HTML5 will be the last version of HTML

By on January 21, 2011, 2:04 PM
The HTML specification will no longer have a version number attached. The Web Hypertext Application Technology Working Group (WHATWG) version of the specification will be updated as additions are integrated. As a result, the HTML specification will henceforth just be known as HTML, and will be considered a "living standard."

"In practice, the WHATWG has basically been operating like this for years, and indeed we were going to change the name last year but ended up deciding to wait a bit since people still used the term 'HTML5' a lot," Ian Hickson, an HTML specification editor, said in a statement. "However, the term is now basically being used to mean anything Web-standards-related, so it's time to move on!"

The need for HTML versioning has become less and less important as browser vendors simply implement new HTML features at their own pace and tend to ignore whether they have been standardized or not. Web developers in turn adopt the new features when enough mainstream browsers support them.

Of course, there is still interest in publishing a snapshot of HTML5, and the W3C is still working in conjunction with the WHATWG. An official HTML5 logo was released by the W3C earlier this week.

WHATWG is taking questions and comments on IRC. If you just want to read the answers, check out the FAQ.

User Comments: 7

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jobeard jobeard, TS Ambassador, said:

for the record, the World Wide Web Consortium (W3C) is the standards authority on many technologies, including all version of HTML

MrAnderson said:

I'm confused... and well this will make it even more difficult to determine which browsers have what in them. You need a versioning or sub title to group functionality together. Otherwise Apple and all the rest cannot say they browser or site has HTML5 functionality (which by they way means it is using some of the new stuff) but newer stuff which who know what it will be called...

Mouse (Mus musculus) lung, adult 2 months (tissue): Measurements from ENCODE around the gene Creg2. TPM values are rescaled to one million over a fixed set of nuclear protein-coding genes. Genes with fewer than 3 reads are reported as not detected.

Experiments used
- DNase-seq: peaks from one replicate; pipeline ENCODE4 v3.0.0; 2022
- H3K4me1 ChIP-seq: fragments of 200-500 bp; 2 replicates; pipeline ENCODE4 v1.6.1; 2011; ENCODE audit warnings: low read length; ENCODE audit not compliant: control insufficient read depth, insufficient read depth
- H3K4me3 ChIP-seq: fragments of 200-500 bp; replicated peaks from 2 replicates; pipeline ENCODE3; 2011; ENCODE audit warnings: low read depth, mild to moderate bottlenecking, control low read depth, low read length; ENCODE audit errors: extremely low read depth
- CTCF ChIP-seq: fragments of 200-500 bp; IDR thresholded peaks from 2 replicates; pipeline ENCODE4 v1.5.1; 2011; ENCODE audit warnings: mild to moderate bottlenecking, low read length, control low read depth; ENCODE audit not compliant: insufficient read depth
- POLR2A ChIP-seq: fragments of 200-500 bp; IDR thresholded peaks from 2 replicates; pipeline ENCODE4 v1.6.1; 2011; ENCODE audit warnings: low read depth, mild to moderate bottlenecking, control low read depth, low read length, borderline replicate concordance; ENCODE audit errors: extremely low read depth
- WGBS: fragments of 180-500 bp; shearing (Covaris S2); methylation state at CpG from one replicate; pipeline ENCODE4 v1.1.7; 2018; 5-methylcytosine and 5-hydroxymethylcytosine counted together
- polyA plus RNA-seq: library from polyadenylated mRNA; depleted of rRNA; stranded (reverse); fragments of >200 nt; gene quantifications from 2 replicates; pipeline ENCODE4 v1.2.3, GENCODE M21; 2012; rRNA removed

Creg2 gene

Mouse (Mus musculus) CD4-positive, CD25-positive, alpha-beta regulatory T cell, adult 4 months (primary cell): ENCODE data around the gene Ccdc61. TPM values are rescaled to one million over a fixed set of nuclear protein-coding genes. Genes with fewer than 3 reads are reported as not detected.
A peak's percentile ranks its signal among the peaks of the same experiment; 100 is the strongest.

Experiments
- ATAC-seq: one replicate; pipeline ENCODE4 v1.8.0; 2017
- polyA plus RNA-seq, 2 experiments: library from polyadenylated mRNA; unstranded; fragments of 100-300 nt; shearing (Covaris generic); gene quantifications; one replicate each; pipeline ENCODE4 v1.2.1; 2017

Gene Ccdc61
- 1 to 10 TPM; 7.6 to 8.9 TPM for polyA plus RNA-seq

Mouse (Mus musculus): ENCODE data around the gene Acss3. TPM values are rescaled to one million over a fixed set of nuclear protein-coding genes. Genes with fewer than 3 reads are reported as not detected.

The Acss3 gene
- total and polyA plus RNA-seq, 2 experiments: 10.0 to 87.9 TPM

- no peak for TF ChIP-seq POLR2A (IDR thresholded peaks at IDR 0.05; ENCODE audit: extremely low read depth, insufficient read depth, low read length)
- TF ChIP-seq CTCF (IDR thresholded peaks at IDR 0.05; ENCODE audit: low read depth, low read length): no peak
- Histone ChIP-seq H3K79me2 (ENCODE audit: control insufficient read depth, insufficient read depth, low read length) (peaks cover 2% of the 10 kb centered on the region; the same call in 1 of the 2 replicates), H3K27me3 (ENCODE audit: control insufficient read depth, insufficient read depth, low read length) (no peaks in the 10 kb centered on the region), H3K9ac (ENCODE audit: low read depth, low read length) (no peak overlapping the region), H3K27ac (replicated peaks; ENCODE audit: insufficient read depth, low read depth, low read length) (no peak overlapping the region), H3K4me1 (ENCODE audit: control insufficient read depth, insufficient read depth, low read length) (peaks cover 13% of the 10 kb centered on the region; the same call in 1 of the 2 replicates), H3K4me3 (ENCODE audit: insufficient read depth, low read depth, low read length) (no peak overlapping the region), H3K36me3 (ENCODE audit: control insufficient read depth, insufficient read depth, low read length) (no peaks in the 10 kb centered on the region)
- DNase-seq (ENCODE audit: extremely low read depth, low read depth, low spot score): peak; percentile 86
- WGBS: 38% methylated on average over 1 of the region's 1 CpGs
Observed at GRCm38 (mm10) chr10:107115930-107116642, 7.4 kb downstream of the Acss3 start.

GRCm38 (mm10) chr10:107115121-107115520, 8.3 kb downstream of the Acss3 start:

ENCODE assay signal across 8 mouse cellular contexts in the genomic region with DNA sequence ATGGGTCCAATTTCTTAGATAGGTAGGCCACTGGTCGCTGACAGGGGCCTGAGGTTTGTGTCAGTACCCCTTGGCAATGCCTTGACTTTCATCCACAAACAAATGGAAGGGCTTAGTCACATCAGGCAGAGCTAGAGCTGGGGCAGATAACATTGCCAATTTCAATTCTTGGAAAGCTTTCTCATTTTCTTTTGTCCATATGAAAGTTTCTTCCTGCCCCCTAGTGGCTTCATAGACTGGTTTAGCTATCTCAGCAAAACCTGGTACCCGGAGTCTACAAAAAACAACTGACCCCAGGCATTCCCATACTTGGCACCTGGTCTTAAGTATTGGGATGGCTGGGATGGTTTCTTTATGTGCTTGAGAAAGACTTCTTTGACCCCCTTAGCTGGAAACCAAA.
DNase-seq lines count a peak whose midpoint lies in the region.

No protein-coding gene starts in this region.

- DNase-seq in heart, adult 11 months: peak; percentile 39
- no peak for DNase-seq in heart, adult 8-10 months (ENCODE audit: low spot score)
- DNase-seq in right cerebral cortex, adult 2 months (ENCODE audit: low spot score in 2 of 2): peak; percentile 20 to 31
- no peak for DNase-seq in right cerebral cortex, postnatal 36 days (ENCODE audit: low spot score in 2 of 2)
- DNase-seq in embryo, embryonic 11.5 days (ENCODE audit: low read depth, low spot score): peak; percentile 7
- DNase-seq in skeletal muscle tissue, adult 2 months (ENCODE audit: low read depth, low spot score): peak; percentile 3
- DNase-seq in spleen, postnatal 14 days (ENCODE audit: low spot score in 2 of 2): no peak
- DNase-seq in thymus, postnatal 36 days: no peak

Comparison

Maybe they should break functionality into smaller groups across versioning so that moving up the version latter can be charted.

They should ask why it works for OpenGL and Wifi Specs... maybe you are trying to squeeze to much functionality under one version. Do it in layers so that versions will have small enough subsets of functionality that can be implemented. They prgrammers/scripters can query each implemetation for versions (a complete set of functionality) then have to ask if this function is here and that function is there instead of continue to live (if you can call it living) in code branch purgatory.

Guest said:

What a mess.

Guest said:

Feels like a step backwards in terms of standards-compliance. I don't mind the part of things continually evolving, but version numbers gives us a target for minimal requirements. It also lets people cry foul on people like Apple who just give HTML5 a bad name.

The alternative is to say that a web browser has implemented HTML features "up through 2011, January 14th" or somesuch, which in itself becomes a version number. Except a lot messier.

I'd wager one reason the major browser makers are jumping on the HTML5 ship is so that, should this bureaucratic monstrosity finally become a W3C Recommendation, we don't have to wait years for it to get gradually implemented, and they can say, "Yes, we are completely HTML5 standards-compliant RIGHT NOW."

Also, it's kinda' hard to explain to someone that they don't have support for <beer>, <threecolumnformat>, and <worldpeace> tags because you need the latest version (or worse, the latest version of specific a browser).

Guest said:

My thoughts on that topic and why I think that it would be a mess, if HTML loses its version number, can be found here:

Mizzou Mizzou said:

for the record, the World Wide Web Consortium (W3C) is the standards authority on many technologies, including all version of HTML

And for the greater good will hopefully remain as the governing body.

Cota Cota said:

I feel violated, its really...... strange^(1/0)

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